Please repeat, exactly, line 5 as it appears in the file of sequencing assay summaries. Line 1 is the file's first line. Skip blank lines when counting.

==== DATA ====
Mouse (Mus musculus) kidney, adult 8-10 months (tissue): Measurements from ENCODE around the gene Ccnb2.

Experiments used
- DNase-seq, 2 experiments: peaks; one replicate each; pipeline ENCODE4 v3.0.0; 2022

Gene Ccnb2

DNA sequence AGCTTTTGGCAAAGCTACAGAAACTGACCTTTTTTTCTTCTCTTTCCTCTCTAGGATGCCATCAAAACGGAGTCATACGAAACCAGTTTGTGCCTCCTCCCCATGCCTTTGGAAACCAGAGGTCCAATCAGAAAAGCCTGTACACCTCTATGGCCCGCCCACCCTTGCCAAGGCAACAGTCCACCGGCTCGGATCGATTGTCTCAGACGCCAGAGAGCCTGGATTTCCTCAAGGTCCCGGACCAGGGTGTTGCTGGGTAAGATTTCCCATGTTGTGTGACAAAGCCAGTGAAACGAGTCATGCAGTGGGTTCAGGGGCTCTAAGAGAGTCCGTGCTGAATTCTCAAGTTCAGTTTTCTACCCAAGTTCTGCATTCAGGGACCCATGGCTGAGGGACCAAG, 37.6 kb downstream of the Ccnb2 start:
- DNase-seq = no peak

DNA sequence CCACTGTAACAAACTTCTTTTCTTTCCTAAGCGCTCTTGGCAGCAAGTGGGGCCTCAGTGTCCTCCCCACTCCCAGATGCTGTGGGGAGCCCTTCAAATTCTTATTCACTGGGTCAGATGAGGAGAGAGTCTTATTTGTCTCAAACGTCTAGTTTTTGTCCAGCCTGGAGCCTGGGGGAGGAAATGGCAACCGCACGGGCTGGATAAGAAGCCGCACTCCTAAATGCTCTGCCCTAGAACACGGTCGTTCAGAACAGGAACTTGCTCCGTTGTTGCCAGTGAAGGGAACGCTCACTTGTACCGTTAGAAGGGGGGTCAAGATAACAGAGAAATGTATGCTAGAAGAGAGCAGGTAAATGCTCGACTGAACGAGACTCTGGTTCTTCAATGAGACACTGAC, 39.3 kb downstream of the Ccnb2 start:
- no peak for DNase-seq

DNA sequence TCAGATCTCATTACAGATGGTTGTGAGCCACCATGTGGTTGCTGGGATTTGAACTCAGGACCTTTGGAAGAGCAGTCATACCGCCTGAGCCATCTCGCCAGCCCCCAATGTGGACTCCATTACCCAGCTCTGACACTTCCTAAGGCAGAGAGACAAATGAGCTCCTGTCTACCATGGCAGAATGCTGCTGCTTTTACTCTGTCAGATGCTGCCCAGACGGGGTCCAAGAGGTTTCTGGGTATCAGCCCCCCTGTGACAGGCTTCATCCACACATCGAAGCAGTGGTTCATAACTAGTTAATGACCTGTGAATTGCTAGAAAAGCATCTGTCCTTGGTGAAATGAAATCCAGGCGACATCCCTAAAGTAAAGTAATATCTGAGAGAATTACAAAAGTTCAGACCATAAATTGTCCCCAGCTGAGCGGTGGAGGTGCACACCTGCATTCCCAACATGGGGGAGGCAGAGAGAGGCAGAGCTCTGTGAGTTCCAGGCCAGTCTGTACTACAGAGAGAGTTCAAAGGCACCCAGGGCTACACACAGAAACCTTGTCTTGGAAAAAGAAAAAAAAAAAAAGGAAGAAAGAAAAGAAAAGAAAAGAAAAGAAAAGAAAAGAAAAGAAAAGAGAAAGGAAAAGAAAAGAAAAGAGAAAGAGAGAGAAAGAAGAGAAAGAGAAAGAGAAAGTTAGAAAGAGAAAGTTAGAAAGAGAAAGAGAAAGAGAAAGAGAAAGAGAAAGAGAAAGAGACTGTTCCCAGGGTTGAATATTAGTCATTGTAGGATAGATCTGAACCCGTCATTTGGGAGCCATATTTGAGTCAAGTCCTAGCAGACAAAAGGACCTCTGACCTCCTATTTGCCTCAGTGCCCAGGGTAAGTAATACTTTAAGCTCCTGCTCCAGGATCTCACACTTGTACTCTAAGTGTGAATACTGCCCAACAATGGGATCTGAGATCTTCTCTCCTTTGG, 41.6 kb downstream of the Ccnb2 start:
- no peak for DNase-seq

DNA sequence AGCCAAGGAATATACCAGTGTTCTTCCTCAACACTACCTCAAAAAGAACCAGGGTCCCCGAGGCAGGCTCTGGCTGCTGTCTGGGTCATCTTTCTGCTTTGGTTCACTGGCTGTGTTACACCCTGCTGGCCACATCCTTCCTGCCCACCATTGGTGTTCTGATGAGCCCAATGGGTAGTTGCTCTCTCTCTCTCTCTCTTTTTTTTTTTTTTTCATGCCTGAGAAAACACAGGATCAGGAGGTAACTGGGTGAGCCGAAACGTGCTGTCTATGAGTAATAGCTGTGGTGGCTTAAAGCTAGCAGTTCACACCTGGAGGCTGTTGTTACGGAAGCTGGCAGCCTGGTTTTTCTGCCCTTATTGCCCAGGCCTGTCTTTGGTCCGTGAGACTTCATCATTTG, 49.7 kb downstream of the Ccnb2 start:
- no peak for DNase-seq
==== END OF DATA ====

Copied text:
DNA sequence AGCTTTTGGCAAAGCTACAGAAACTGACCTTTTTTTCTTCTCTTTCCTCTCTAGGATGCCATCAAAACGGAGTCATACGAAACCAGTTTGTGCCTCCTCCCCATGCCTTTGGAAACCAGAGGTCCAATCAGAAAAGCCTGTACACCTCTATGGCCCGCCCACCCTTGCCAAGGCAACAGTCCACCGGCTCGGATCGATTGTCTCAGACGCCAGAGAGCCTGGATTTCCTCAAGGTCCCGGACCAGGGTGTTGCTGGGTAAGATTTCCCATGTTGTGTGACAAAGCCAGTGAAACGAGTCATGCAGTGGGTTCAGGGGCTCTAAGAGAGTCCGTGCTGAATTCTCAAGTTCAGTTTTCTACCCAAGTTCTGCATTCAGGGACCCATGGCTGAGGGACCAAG, 37.6 kb downstream of the Ccnb2 start: